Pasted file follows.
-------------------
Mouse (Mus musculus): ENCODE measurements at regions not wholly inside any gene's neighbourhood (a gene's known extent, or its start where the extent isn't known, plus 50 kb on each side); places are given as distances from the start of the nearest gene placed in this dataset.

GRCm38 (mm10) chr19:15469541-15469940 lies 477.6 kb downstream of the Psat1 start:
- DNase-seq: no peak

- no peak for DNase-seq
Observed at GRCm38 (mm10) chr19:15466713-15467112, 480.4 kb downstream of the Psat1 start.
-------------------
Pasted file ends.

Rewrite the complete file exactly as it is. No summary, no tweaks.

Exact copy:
Mouse (Mus musculus): ENCODE measurements at regions not wholly inside any gene's neighbourhood (a gene's known extent, or its start where the extent isn't known, plus 50 kb on each side); places are given as distances from the start of the nearest gene placed in this dataset.

GRCm38 (mm10) chr19:15469541-15469940 lies 477.6 kb downstream of the Psat1 start:
- DNase-seq: no peak

- no peak for DNase-seq
Observed at GRCm38 (mm10) chr19:15466713-15467112, 480.4 kb downstream of the Psat1 start.